It’s not something that is just reserved for people that you think are born with that capacity. I think we all have it and can learn how to tap into it. So those are a few things that I value, a little bit of myself. So Hal he told me, he said, “Hey, when you run these episodes, make sure you finish with something actionable.” So the actionable question I have for you when you leave this today is to ask yourself, number one, “What do you value in life? What do you value?” One of our Quantum Lead Mastermind members Mike Merriam just wrote a wonderful book called Closer Than You Think.
It’s about accelerating your own personal evolution. One of the things that he teaches is asking this question, “What do I value?” So I ask all of you to ask yourselves what do you value in life? And then as you answer that question, by the way that should be an open question. This isn’t an event. It’s a never ending process to ask yourself that question.
As you continually answer that question, my next question for you is: How can you go out of your way to proactively find opportunities to behave in alignment with your values? So as an example, I think of one of the greatest opportunities to express who you are and what you really value and to really define who you are and to define what you value is when you are facing adversity. Hal and I talked about that on the last episode, where I interviewed him.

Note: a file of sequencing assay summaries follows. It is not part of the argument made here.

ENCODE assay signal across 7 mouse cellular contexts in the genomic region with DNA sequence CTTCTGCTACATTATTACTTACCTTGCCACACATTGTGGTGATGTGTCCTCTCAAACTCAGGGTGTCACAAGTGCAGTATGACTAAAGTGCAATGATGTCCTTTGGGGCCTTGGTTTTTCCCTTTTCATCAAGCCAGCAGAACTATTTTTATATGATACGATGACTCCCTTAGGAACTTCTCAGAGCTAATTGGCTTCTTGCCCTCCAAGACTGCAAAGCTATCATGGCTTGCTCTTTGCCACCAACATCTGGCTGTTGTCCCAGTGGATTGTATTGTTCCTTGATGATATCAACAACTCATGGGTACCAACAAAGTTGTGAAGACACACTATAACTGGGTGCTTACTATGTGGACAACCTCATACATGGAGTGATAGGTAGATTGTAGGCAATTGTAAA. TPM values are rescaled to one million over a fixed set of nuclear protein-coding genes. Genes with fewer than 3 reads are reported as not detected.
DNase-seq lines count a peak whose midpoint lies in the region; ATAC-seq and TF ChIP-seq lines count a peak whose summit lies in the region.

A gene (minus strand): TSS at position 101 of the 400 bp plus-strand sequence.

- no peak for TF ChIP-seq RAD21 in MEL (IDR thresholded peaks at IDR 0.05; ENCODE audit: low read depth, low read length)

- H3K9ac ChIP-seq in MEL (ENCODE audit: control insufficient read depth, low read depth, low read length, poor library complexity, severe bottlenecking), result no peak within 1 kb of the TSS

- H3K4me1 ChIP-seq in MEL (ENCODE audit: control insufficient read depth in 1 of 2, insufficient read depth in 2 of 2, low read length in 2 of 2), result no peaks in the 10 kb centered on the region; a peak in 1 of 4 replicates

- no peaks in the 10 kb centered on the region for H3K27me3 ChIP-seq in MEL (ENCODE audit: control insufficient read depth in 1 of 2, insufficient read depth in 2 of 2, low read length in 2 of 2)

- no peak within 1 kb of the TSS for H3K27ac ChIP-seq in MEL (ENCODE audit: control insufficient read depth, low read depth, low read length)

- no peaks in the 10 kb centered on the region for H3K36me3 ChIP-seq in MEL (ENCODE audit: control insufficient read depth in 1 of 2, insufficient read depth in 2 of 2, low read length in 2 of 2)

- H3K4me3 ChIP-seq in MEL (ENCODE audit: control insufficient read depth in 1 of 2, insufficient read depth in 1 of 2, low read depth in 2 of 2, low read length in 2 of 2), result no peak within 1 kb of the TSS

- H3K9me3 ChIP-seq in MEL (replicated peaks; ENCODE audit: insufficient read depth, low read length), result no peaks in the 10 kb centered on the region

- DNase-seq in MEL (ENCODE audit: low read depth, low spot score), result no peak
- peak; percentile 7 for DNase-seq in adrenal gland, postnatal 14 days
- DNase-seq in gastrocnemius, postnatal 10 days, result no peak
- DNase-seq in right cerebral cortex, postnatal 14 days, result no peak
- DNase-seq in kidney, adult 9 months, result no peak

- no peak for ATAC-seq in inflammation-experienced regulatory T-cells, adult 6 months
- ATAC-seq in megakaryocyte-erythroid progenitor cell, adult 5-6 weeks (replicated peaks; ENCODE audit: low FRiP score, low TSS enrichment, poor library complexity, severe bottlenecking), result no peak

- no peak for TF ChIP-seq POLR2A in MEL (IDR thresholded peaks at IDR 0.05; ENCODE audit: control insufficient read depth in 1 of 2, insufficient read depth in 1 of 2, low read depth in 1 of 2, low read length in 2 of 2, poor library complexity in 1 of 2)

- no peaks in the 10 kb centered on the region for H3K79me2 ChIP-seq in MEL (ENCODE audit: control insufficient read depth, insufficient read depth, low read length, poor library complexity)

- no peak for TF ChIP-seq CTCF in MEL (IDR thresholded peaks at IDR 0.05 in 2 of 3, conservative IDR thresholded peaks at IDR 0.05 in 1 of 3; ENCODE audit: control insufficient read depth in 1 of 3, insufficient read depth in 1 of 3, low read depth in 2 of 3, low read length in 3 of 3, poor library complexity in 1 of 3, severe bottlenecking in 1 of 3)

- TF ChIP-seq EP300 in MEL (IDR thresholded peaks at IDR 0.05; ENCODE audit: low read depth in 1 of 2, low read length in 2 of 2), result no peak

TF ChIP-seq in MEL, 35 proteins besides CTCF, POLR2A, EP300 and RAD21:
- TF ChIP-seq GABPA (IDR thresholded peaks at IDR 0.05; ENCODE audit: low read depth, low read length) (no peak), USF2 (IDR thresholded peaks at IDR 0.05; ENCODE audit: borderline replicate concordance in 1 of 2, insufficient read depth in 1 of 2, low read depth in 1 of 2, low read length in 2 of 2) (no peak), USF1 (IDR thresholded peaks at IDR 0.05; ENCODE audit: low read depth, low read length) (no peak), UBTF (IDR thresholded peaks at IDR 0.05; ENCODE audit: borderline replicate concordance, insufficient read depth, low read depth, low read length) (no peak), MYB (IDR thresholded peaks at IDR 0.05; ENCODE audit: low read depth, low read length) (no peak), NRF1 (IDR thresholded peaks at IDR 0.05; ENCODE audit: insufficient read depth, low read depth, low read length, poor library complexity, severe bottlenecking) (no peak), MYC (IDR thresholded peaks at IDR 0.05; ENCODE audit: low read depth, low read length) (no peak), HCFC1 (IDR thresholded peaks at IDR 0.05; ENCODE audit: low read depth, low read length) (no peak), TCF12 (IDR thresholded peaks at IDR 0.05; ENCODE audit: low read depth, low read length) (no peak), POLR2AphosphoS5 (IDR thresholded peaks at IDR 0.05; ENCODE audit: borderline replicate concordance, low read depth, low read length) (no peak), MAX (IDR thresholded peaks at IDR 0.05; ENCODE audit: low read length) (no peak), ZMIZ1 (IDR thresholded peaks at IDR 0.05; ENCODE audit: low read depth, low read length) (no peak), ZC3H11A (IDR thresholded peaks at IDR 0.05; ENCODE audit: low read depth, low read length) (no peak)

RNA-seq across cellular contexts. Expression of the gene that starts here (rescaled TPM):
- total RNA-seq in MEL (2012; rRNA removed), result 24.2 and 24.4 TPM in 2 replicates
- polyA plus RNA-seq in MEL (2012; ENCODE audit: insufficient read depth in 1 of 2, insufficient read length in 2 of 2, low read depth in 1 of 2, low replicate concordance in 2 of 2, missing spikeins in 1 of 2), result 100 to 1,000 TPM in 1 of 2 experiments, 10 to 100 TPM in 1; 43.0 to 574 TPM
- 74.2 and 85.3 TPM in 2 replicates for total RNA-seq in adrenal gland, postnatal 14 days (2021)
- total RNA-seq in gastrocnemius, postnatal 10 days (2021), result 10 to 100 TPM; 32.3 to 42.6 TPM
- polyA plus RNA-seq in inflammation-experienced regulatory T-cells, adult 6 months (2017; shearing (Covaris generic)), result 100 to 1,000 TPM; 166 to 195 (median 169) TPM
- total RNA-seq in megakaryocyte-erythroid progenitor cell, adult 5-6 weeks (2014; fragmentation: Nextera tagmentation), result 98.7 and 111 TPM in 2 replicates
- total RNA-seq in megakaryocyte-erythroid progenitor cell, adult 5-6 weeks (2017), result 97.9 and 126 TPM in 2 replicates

[00:34:00] Jon Berghoff: Where he talked about how much he’s learning about himself through this adversity. I believe that our adversities are our greatest opportunity to sharpen the definition of who we are. To in that moment in real time transform who we are into the best version of ourselves because it’s in our adversity and in our challenges that we have the clearest opportunity to decide what do I value and how can I express that value through how I respond to this adversity.
So that’s a take away for you as you leave this episode. There’s probably a laundry list of things I should be saying on every episode. I will figure out what those things are like, “Hey, thank you for your subscribing, reviewing, renewing, sharing this, commenting on this,” whatever it is. I’m going to finish with that right there. I’m looking forward to coming back and being with all you the next few weeks. Forgive me now I live in the middle of the country, I talk a lot more slowly than when I lived in the east coast. So if you are listening to this in 1.5X or 2X speed, I don’t take that personally, I value your time. And I’ll see all of you on episode 154 so signing out on behalf of Hal Elrod. Take care everybody, make it an awesome week. Bye bye.